A few days ago, Google removed popular Cheetah Mobile and Kika Tech apps from its Play Store following a BuzzFeed investigation, which discovered the apps were engaging in ad fraud. Today, as a result of Google’s ongoing investigation into the situation, it has discovered three malicious ad network SDKs that were being used to conduct ad fraud in these apps. The company is now emailing developers who have these SDKs installed in their apps and demanding their removal. Otherwise, the developers’ apps will be pulled from Google Play, as well.
To be clear, the developers with the SDKs (software development kits) installed aren’t necessarily aware of the SDKs’ malicious nature. In fact, most are likely not, Google says.
Google shared this news in a blog post today, but it didn’t name the SDKs that were involved in the ad fraud scheme.
TechCrunch has learned the ad network SDKs in question are AltaMob, BatMobi and YeahMobi.
Google didn’t share the scale to which these SDKs are being used in Android apps, but based on Google’s blog post, it appears to be taking this situation seriously — which points to the potential scale of this abuse.
“If an app violates our Google Play Developer policies, we take action,” wrote Dave Kleidermacher, VP, Head of Security & Privacy, Android & Play, in the post. “That’s why we began our own independent investigation after we received reports of apps on Google Play accused of conducting app install attribution abuse by falsely claiming credit for newly installed apps to collect the download bounty from that app’s developer,” he said.
The developers will have a short grace period to remove the SDKs from their apps.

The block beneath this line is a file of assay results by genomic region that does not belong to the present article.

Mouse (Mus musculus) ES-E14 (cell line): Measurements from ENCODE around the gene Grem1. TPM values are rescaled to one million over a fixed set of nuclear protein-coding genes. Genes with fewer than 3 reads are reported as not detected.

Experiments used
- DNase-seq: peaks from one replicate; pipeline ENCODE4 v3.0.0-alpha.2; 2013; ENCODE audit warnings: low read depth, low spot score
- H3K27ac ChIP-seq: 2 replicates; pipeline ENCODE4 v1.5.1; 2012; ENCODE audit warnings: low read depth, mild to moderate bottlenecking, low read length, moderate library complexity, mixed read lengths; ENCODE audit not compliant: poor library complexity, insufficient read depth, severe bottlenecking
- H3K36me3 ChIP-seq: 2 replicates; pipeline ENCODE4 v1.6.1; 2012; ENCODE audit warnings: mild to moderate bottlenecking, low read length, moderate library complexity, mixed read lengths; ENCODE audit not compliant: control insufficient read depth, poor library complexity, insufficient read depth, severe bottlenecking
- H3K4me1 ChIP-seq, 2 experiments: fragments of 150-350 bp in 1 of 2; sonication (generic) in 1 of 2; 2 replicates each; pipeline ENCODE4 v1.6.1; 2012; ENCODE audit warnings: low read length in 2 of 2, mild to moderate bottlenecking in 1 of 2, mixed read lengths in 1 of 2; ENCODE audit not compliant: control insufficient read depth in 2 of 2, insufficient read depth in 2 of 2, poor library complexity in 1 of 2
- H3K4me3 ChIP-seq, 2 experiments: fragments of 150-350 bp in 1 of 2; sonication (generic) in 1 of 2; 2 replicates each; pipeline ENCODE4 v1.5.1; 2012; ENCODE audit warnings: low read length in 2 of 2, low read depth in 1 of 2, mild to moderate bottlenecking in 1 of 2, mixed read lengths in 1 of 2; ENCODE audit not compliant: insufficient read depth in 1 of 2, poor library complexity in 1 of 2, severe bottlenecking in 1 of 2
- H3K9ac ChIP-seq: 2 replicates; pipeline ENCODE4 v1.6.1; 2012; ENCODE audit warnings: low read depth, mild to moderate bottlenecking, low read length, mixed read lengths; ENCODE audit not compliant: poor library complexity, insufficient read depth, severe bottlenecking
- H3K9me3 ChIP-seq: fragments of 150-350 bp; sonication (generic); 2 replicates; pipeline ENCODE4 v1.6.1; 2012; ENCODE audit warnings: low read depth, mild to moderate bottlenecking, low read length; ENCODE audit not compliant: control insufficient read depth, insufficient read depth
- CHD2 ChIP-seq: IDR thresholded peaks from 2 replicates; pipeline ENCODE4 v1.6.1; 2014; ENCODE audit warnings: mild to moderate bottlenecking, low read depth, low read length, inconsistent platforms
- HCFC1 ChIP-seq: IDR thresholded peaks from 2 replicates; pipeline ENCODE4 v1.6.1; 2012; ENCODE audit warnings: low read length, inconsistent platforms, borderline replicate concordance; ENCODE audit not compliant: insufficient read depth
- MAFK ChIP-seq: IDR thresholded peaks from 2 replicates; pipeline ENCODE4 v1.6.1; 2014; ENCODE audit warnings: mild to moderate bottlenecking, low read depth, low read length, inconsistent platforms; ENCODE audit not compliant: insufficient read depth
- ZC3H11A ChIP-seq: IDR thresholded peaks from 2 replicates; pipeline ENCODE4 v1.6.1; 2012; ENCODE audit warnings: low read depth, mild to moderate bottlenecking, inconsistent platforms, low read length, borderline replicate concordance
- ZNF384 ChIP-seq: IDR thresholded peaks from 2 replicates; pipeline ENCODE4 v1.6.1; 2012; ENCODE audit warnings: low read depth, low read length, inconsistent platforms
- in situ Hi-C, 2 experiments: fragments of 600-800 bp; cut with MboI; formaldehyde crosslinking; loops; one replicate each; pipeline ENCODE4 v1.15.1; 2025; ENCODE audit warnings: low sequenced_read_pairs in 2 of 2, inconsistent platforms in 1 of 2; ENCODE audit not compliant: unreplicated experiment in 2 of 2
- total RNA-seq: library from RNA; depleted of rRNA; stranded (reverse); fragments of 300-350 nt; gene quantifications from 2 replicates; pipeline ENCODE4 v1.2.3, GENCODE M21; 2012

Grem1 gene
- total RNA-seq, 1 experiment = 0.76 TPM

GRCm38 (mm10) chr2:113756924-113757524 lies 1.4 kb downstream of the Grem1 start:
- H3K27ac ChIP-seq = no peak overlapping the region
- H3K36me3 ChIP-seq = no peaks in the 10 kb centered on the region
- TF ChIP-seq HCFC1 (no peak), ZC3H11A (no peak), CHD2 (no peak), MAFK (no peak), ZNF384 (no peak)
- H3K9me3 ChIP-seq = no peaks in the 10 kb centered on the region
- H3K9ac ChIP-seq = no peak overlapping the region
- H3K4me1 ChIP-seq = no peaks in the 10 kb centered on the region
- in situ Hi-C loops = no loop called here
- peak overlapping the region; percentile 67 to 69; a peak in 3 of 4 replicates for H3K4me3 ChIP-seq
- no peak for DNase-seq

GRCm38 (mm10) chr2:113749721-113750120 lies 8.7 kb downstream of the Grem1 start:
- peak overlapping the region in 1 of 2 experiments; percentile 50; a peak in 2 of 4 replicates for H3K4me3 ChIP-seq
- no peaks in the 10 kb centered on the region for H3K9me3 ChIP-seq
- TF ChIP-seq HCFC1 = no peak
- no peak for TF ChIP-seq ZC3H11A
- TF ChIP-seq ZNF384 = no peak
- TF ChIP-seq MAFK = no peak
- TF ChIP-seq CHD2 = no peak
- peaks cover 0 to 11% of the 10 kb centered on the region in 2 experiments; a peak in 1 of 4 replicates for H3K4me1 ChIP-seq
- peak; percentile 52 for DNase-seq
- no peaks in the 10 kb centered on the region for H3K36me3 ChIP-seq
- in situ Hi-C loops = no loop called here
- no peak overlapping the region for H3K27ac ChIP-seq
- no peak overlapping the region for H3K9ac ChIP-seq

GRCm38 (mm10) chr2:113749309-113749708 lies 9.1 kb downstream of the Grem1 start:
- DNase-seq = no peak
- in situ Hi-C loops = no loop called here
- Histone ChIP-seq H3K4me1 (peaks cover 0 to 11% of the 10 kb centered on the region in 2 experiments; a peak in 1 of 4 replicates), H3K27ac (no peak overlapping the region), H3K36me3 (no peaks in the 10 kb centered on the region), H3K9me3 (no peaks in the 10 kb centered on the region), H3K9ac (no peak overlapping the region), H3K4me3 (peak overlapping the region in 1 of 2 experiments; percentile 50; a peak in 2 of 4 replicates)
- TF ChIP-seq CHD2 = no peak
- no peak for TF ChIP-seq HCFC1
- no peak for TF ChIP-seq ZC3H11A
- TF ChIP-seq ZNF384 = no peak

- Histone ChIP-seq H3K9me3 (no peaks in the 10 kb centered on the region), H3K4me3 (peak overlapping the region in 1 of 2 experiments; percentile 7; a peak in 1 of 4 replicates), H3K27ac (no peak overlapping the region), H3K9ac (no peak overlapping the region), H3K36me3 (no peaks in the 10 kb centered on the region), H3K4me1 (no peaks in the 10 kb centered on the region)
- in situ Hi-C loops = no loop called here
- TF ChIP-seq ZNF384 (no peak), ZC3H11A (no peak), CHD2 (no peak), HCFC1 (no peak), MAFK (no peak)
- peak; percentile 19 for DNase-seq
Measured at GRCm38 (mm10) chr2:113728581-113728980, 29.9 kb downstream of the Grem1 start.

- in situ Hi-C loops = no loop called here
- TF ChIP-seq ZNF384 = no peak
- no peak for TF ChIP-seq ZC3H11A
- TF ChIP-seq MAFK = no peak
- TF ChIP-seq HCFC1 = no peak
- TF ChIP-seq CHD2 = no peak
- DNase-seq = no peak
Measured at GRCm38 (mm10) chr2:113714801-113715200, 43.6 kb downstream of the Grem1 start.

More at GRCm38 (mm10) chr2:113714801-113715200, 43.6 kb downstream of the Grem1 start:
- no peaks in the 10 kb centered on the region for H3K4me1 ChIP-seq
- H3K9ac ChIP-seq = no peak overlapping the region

The original BuzzFeed report found that eight apps with a total of 2 billion downloads from Cheetah Mobile and Kika Tech had been exploiting user permissions as part of an ad fraud scheme, according to research from app analytics and research firm Kochava, which was shared with BuzzFeed.
Following the report, Cheetah Mobile apps Battery Doctor and CM Launcher were removed by Cheetah itself. The company additionally issued a press release aimed at reassuring investors that the removal of CM File Manager wouldn’t impact its revenue. It also said it was in discussions with Google to resolve the issues.
As of today, Google’s investigation into these apps is not fully resolved.
But it pulled two apps from Google Play on Monday: Cheetah Mobile’s File Manager and the Kika Keyboard. The apps, the report had said, contained code that was used for ad fraud — specifically, ad fraud techniques known as click injection and click flooding.
The apps were engaging in app install attribution abuse, which refers to a means of falsely claiming credit for a newly installed app in order to collect the download bounty from the app developer. The three SDKs that Google is now banishing were found to be falsely crediting app installs by creating false clicks.
Combined, the two companies had hundreds of millions of active users, and the two apps that were removed had a combined 250 million installs.
In addition to removing the two apps from Google Play, Google also kicked them out of its AdMob mobile advertising network.
With Cheetah’s voluntary removal of two apps and Google’s booting of two more, a total of four of the eight apps that were conducting ad fraud are now gone from the Google Play store. When Google’s investigation wraps, the other four may be removed as well.
Even more apps could be removed in the future, too, given that Google is demanding that developers now remove the malicious SDKs. Those who fail to comply will get the boot, too.
One resource Google Play publishers, ad attribution providers and advertisers may want to take advantage of, going forward, is the Google Play Install Referrer API. This will tell them how their apps were actually installed.
Explains Google in its blog post:
Google Play has been working to minimize app install attribution fraud for several years. In 2017 Google Play made available the Google Play Install Referrer API, which allows ad attribution providers, publishers and advertisers to determine which referrer was responsible for sending the user to Google Play for a given app install. This API was specifically designed to be resistant to install attribution fraud and we strongly encourage attribution providers, advertisers and publishers to insist on this standard of proof when measuring app install ads. Users, developers, advertisers and ad networks all benefit from a transparent, fair system.
“We will continue to investigate and improve our capabilities to better detect and protect against abusive behavior and the malicious actors behind them,” said Kleidermacher.